Annapolis-based Hekemian plans to bring a 304,000 square foot mixed-use development called the Northgate to the intersection of North Washington and East Jefferson Streets. Using designs prepared by MVA Architects, the Northgate development will feature 119,164 square feet of residential area, which will include 95 “luxury residential rental apartments” and 10 three-story townhouses in the rear. In an interesting twist, the developer has proposed initiating a VIP program for prospective residents that provide “move-in discounts for city employees, including teachers” – meaning no security deposits or application fees for eligible tenants. Hekemian is also setting rent on 7 of the available units at an affordable rate, so paycheck-impaired educators can look forward to a double discount as well. The residential component is to be coupled with 22,396 square feet of retail at targeted at “higher-end retailers and services” (i.e., “a white tablecloth type restaurant” or art gallery) and 15,125 square feet of separately accessible office space, though specific tenants have not been named, and developers typically court popular opinion with such desirable tenants. Given the bevy of uses in play on the parcel, the building height will vary from 4 to 5 stories, with the townhomes standing along the building’s rear to provide a buffer with the neighborhoods beyond. The sites at 436, 458 and 472 North Washington Street currently house a cluster of single-family homes, a funeral parlor and its adjoining parking lot, respectively. Convenience aside, some local homeowners in the suburb were initially concerned about the presence of a 55 foot shopping and apartment complex on the corner. Since the project first surfaced publicly in early 2007, Hekemian has retooled their plans multiple times, in accordance with the wishes of the Falls Church Planning Commission. Those changes resulted in the loss of 19 units and subsequent creation of the townhouse buffer. Even so, some remain concerned about the developer’s push for a variance that would allow them to build up to five feet from the property line, instead of the normally regulated twenty.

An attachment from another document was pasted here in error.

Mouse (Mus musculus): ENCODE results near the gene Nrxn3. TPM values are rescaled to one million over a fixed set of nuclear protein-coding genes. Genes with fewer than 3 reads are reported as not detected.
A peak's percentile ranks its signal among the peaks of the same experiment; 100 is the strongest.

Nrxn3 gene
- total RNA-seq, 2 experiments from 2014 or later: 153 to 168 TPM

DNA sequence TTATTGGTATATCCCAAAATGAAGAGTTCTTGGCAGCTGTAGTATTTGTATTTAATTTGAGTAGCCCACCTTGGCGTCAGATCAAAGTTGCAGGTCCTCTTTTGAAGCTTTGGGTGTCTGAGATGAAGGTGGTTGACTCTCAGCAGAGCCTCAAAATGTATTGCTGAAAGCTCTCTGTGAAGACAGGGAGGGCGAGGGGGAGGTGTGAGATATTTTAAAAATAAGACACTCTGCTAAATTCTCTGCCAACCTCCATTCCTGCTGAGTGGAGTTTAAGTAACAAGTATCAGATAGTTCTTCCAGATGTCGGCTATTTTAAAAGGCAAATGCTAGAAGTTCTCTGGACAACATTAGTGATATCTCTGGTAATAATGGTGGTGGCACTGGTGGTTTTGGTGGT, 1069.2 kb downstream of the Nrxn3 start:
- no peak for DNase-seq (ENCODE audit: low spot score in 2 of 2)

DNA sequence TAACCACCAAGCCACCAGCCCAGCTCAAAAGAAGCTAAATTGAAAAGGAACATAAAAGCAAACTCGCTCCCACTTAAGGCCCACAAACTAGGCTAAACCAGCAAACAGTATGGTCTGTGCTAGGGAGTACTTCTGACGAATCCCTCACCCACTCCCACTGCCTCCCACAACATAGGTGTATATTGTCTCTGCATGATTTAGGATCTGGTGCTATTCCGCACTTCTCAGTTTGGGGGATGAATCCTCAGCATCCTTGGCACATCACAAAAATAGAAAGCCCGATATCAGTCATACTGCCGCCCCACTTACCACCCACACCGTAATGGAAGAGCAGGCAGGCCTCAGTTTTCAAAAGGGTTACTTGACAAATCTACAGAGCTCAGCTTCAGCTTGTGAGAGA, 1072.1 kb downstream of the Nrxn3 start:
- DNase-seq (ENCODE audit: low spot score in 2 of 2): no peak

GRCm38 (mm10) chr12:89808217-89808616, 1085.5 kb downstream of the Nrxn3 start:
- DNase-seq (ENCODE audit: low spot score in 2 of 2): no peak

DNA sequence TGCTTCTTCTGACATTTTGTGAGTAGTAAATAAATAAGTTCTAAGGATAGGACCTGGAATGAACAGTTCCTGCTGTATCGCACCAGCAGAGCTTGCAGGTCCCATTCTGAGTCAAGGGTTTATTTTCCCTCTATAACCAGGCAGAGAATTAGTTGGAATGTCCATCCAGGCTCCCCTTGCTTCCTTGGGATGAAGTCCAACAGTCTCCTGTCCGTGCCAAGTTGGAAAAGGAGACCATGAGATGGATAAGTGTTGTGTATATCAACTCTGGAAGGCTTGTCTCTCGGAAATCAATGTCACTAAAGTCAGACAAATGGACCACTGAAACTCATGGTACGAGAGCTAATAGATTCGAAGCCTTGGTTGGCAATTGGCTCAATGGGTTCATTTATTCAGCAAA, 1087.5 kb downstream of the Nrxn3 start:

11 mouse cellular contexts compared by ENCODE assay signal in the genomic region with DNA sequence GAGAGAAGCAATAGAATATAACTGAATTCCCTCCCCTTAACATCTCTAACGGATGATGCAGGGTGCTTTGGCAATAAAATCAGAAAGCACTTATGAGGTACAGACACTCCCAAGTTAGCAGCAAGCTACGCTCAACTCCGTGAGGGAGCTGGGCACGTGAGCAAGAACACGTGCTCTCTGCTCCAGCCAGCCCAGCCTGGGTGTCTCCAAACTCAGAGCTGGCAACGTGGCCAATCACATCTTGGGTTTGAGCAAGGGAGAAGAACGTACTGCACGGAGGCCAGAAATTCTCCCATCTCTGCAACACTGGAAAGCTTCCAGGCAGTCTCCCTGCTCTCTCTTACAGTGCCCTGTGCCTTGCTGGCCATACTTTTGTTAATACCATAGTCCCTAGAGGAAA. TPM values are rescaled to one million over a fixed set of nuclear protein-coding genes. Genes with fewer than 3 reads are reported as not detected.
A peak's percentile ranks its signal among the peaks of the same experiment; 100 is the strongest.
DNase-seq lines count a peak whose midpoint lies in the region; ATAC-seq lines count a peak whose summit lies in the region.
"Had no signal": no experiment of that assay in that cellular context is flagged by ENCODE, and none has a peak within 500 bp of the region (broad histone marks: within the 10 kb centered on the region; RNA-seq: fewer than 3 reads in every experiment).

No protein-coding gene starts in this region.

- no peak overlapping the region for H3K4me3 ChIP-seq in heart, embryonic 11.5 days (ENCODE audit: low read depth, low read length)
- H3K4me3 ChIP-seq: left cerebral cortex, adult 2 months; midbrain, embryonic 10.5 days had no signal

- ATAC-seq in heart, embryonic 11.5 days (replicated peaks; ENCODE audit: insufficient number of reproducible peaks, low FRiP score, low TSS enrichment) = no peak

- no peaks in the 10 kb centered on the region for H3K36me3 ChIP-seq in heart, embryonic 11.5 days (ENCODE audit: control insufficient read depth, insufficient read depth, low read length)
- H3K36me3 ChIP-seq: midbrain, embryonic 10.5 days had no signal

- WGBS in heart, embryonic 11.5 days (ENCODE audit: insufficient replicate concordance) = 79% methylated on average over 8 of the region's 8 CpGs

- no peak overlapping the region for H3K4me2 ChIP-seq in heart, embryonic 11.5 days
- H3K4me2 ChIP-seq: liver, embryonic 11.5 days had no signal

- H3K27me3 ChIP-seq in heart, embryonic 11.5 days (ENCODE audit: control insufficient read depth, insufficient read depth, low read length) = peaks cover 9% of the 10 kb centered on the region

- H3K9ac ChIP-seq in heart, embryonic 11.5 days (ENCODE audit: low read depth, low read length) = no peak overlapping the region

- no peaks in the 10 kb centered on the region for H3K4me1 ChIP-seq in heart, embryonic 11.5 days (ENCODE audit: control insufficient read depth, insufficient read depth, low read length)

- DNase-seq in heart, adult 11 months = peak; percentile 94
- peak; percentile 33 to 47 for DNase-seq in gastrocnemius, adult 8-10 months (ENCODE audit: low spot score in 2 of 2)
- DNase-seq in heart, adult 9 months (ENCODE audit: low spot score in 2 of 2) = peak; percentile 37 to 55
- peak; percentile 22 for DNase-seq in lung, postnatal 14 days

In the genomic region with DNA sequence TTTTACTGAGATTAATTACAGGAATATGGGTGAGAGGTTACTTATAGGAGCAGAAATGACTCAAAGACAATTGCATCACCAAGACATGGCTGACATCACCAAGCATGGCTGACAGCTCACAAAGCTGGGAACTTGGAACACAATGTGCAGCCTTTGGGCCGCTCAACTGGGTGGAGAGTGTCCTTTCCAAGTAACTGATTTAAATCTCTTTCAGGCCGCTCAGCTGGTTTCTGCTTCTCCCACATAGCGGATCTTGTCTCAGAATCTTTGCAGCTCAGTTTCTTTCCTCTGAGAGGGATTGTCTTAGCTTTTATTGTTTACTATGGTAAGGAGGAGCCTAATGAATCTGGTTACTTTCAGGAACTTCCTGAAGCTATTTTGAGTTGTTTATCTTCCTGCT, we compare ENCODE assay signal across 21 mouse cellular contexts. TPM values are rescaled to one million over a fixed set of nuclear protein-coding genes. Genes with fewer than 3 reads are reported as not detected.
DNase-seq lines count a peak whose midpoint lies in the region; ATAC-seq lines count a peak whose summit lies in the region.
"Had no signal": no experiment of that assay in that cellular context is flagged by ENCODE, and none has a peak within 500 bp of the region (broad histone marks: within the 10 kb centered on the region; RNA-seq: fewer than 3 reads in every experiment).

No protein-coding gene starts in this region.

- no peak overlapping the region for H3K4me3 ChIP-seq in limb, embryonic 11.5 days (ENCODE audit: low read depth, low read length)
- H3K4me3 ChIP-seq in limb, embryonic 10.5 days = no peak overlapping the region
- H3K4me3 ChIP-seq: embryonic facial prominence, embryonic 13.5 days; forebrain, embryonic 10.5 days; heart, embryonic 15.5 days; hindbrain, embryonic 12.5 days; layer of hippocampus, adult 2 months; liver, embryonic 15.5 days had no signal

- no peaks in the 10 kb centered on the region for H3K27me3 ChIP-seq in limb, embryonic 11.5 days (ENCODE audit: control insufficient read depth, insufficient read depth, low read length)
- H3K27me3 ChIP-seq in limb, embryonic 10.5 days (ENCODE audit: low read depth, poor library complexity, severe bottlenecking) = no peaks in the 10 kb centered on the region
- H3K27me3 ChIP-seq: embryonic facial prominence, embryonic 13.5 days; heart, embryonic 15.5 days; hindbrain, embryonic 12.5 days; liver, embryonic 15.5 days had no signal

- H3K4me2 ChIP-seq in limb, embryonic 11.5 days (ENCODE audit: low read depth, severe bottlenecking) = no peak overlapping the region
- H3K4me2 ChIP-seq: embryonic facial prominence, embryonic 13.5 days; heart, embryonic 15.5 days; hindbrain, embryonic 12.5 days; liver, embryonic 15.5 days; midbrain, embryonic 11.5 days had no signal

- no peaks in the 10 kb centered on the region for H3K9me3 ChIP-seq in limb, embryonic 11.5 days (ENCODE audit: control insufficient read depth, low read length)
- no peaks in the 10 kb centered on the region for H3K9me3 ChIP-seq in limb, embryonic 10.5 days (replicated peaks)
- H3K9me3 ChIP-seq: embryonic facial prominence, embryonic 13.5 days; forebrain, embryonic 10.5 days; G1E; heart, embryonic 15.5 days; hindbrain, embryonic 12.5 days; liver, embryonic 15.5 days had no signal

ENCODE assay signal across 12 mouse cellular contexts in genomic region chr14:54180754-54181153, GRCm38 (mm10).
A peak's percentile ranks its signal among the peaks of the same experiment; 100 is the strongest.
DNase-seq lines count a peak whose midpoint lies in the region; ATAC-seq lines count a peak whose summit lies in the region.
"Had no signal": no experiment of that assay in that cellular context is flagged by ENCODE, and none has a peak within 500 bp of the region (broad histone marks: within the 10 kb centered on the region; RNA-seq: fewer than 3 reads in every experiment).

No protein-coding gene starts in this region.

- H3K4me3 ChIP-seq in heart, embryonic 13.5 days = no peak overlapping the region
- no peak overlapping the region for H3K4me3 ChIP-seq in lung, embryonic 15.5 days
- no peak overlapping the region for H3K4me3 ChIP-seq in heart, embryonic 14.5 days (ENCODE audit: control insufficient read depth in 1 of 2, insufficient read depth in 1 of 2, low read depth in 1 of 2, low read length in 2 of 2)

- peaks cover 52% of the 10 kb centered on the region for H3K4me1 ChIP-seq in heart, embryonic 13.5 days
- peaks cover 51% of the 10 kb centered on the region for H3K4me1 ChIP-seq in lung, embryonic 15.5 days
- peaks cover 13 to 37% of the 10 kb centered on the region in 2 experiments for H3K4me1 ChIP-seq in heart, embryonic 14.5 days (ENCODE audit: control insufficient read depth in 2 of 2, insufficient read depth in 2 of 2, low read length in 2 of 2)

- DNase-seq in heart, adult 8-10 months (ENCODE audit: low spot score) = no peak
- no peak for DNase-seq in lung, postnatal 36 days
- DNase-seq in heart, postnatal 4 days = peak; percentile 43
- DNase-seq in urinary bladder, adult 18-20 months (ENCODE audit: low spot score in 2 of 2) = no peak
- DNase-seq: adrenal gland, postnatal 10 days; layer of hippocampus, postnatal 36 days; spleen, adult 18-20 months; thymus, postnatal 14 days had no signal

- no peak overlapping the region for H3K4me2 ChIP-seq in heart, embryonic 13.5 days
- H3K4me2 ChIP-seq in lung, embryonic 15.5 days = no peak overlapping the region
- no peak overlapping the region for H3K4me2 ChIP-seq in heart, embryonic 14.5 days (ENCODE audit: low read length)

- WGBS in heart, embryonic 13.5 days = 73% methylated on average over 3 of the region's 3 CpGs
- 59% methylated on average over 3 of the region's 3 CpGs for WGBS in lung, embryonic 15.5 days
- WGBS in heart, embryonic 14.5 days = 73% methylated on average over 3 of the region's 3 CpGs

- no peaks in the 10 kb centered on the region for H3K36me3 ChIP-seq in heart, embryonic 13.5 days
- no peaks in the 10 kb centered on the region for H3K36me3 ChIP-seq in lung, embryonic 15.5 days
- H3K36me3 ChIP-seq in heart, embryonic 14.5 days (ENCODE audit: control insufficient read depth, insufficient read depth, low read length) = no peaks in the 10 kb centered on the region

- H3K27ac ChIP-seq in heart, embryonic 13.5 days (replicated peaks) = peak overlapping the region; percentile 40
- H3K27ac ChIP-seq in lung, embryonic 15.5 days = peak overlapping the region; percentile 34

While still under negotiation with the Board regarding an acceptable traffic pattern, the developer has since sought to curry local favor by promising up to $20,000 worth of streetscape improvements and shooting for an ever-popular LEED (environmentally-friendly) certification.
Though Northgate has been consistently planned as rental residences, it's been beaten to the punch by others - like Pearson Square and Avera Station - that were initially conceived as condo developments, but wound up rental due to the lack of confidence in the housing market.